Tuesday, May 04, 2010

No Man Is An Island

No man is an island entire of itself; every man 
is a piece of the continent, a part of the main; 
if a clod be washed away by the sea, Europe 
is the less, as well as if a promontory were, as 
well as any manner of thy friends or of thine 
own were; any man's death diminishes me, 
because I am involved in mankind. 
And therefore never send to know for whom 
the bell tolls; it tolls for thee. John Donne

Hebrews 2:14-18 challenges us to think about two types of associations. The first of these associations is "accidental." The second is "on purpose." These associations are critical. they are tied to the issues of life and death, and will determine how we will live our lives.
Fellowship of the Damned
Every human participates in the fellowship of humanity. We are all a part of Adam's race, and share in the privileges and liabilities of that race. According to the Biblical record, we can go back to the Flood, and trace lines of ancestry through the three sons of Noah, but before and beyond that, we still have a common father, Adam.
Whatever distinguishes us throughout humanity is not so important as that which unites us. We have become experts at recognizing the differences of race and nation. We tend to gather according to social levels or fragment due to economic development. But we forget that we are largely all the same, part of the fellowship of humanity, hemmed in by human birth and human death, living a little less than a century, leaving a rather light mark on history.
For all of our intelligence evidenced in communication and organization that sets us apart from animal species, we have our obvious liabilities. We are inventive in new forms of foolishness, and are often entrapped in new kinds of addictions. Our best moments are interrupted by disasters and tragedies of our own making, both on a national and a personal scale. 
What we have "in common" is our fallen humanity, which stands under condemnation. We may not be as bad as we could be, but we surely are not what we were made to be. We are in constant danger of sinking toward that "lowest common denominator," the worst rather than the best, and we do indeed suffer from "guilt by association." We all are born a part of the fellowship of the damned.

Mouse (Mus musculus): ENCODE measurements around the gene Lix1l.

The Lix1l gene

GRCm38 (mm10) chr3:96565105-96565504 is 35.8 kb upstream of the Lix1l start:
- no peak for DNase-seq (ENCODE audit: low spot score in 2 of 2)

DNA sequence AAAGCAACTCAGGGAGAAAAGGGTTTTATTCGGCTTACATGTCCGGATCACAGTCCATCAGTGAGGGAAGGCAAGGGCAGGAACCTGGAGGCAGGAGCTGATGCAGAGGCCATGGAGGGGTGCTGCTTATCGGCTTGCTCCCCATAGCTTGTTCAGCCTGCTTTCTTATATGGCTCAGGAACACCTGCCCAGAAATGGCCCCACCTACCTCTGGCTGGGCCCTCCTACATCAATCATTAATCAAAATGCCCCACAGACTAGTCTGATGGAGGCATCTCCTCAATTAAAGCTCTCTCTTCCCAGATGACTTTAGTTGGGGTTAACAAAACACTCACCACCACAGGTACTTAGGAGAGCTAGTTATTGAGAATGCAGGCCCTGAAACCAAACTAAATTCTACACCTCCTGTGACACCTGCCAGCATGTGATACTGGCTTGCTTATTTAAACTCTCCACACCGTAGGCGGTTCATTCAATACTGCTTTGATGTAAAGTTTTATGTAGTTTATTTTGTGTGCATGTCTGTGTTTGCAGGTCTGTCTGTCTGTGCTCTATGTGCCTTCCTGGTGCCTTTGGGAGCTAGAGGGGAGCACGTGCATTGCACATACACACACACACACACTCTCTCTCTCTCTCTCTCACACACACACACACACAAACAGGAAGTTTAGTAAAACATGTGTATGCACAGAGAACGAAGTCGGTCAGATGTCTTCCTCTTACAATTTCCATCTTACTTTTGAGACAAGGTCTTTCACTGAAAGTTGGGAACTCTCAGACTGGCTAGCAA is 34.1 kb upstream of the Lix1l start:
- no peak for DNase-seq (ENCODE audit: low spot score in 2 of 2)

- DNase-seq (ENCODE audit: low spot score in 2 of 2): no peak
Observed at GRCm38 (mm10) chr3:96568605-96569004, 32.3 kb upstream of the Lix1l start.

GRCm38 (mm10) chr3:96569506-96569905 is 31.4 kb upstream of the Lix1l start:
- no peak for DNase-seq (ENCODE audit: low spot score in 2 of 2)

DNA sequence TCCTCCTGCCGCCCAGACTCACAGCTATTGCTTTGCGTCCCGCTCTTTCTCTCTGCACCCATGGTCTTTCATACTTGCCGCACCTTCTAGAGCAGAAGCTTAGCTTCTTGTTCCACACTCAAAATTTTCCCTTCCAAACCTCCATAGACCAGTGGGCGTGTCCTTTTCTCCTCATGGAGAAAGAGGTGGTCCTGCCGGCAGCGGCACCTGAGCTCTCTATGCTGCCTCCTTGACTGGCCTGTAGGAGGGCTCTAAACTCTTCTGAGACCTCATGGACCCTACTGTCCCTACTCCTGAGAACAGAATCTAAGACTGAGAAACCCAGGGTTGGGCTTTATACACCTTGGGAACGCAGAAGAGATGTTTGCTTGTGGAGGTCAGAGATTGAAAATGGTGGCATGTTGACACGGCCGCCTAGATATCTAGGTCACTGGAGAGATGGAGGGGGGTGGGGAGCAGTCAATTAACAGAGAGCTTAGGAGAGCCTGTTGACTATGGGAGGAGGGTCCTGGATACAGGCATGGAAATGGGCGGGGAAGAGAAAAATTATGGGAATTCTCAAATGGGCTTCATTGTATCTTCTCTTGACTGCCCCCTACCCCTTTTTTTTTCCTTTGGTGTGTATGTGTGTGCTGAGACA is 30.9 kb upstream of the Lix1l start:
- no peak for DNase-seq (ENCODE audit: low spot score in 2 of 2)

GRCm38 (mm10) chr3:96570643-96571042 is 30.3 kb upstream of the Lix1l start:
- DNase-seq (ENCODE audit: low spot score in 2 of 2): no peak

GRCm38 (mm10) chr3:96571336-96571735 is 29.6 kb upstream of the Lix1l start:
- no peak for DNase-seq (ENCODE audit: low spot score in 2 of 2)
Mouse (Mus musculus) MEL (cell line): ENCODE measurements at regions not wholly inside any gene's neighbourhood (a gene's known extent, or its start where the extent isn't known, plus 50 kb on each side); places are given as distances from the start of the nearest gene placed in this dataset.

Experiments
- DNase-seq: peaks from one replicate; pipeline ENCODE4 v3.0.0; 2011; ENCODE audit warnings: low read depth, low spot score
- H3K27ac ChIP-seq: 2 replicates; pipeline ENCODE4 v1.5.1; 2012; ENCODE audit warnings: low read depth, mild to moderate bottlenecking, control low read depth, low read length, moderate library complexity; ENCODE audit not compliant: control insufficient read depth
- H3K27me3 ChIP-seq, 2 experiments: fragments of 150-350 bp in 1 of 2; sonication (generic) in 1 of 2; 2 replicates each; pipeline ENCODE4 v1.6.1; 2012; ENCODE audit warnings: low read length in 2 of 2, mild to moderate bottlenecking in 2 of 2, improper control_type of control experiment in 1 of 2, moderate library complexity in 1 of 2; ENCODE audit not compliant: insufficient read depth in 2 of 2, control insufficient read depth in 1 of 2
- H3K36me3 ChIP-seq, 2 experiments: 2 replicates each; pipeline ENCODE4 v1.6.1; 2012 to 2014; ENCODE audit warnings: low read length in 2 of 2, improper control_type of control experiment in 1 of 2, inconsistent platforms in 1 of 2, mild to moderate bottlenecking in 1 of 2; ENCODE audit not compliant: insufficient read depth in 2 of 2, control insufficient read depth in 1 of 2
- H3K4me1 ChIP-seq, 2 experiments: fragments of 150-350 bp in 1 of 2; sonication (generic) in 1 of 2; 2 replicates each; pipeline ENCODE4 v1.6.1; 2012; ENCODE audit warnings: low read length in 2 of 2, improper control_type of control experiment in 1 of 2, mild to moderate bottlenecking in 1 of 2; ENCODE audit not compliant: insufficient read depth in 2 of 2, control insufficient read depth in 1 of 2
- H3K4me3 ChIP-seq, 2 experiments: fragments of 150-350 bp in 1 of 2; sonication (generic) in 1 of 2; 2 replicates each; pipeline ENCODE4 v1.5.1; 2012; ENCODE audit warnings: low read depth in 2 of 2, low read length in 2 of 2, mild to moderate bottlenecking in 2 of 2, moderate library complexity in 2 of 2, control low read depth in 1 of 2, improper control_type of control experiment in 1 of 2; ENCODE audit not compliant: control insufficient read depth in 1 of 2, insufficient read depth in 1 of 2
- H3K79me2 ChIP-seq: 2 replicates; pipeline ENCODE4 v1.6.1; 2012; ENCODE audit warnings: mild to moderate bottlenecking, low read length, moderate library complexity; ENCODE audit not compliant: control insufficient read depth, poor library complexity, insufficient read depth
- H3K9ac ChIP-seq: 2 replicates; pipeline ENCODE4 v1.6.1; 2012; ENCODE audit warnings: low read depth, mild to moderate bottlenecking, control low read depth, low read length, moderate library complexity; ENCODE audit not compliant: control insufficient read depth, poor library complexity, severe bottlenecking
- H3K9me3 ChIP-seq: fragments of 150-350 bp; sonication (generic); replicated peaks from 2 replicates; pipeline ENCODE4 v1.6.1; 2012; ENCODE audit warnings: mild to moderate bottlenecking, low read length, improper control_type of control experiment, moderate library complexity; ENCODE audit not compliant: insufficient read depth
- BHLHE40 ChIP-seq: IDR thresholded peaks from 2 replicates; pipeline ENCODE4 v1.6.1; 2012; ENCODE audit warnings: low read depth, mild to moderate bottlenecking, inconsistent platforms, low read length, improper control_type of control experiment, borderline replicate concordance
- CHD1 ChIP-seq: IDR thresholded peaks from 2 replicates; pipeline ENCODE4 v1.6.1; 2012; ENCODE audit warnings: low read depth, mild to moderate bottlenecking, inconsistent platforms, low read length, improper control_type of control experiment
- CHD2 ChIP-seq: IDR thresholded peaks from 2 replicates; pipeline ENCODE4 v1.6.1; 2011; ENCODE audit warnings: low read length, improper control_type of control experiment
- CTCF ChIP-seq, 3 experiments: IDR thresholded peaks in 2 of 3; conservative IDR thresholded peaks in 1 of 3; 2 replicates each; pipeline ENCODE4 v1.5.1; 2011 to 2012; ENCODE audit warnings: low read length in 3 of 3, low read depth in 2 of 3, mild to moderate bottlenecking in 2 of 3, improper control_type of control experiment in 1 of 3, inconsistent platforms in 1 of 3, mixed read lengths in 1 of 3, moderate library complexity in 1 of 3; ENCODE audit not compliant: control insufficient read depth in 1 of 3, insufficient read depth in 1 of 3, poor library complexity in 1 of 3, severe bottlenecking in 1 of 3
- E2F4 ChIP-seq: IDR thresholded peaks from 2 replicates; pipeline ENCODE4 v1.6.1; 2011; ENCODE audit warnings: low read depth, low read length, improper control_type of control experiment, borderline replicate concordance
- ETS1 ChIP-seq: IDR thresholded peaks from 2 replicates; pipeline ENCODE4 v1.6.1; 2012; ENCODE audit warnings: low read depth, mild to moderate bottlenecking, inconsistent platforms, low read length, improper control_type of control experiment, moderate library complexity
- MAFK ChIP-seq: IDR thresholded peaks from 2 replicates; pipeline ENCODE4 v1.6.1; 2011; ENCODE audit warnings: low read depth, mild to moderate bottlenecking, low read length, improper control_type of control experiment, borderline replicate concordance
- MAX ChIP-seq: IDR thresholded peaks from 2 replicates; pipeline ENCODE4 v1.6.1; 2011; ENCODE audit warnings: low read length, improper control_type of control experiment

Partnership of the Redeemed
Jesus "partakes" of our humanity intentionally. He enters the world of men on purpose, in order that he might introduce a "new humanity" to a brotherhood of which he is the firstborn.
There is a difference in our passage between "fellowship" and "partnership" (partaking). We have no choice in our fellowship. Jesus did. He became a member of what we are by nature. He saddled himself with the limitations and liabilities of our condition. He purposefully sat at the table of those who were unlike him in so many ways, even though he had become like them in so many other ways.
You and I are summoned/invited to this partnership/membership by faith in Jesus Christ. It is not accidental. It is not inevitable. As Jesus entered into this relationship thoughtfully, so will you, or you won't. But he did.
Jesus became like us in all the necessary ways. And yet he remained unlike us in certain ways as well. He had to eat and sleep and work. But he never sinned. Like, and unlike. He reached deep into humanity through his humble service. He refrained from humanity's crudity and impurity. 
For those who are followers of Jesus Christ, we have a pattern to imitate. We reach out to men and women in this world, whether they know Jesus or not, by humble service. But we also refrain from the false worship and pursuits to which the world is addicted, thinking that this is all there is. And because we know Jesus, we know that it is not.

No comments: